One farmer reported he averaged 120 bushels per acre on corn and 37 bushels per acre on soybeans across his entire farm this year. While it's not what he hoped for, it's typical of Indiana this year, except for a few lucky folk in northwest Indiana and select locations in southern Indiana.
However, average yield hardly tells the story of what happened this year. To make up that average, he had corn fields averaging 50 to 170 bushels per acre. And his soybean field averages ranged from about 20 to 50 bushels per acre.
Some report they saw those kinds of differences within the same field! Soil type and amount of rain received at each location became very critical to yield potential this year.
Whether or not he or other farmers with similar results will depend upon what type of coverage they have, and how the farms are broken into units for insurance purposes. Type of coverage could play a big role this year in determining whether or not someone will receive payment from crop insurance.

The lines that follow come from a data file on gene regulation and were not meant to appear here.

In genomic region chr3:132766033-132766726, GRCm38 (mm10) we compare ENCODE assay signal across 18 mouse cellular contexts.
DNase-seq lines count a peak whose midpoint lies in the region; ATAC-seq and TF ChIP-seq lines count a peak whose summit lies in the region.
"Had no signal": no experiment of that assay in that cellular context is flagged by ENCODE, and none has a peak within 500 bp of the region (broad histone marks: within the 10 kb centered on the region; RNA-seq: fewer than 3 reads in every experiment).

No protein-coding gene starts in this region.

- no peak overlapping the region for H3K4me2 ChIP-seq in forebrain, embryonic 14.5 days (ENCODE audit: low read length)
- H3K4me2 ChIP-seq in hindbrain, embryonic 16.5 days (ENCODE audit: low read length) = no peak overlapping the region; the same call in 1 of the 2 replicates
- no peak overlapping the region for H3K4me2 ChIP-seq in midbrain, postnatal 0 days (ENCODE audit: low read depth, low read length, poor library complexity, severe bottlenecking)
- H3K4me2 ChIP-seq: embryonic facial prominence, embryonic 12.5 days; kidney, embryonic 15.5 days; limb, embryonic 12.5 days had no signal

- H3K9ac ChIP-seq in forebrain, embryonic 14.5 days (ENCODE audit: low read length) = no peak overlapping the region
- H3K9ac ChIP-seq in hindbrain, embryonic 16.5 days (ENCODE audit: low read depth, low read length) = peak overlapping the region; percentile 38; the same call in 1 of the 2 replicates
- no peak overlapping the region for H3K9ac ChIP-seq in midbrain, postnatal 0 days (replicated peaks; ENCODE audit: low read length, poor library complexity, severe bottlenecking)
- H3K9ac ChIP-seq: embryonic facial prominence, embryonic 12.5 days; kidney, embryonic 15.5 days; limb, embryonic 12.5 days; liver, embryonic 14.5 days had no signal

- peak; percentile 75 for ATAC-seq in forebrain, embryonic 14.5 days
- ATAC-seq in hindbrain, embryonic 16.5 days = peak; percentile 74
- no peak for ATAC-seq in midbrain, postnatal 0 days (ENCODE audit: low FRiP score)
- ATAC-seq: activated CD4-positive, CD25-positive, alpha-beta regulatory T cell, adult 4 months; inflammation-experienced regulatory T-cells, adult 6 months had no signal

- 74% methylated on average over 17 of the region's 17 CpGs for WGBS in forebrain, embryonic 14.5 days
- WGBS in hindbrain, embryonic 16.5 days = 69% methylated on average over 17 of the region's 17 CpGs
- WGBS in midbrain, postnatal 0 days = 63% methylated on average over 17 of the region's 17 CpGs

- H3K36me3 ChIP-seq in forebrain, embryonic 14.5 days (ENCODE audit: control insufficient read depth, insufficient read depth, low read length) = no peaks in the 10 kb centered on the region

Not only are crop yields all over the board, moisture percentage, at least for corm, but there is a wide range of moistures coming out of the field. Most of the crop may be harvested, but there is still a wide range of moisture contents remaining in corn yet to be harvested. Some of the crop is still out there, particularly in eastern Indiana. It wasn't yet all finished by this past weekend.
The most crops remaining seem to be in areas of wetter soils. That's where crop perhaps went in the latest last spring, and many fields of corn weren't planted until June. Farmers report yields are better than what they expected considering what many of those fields went through, but moisture content is still relatively high.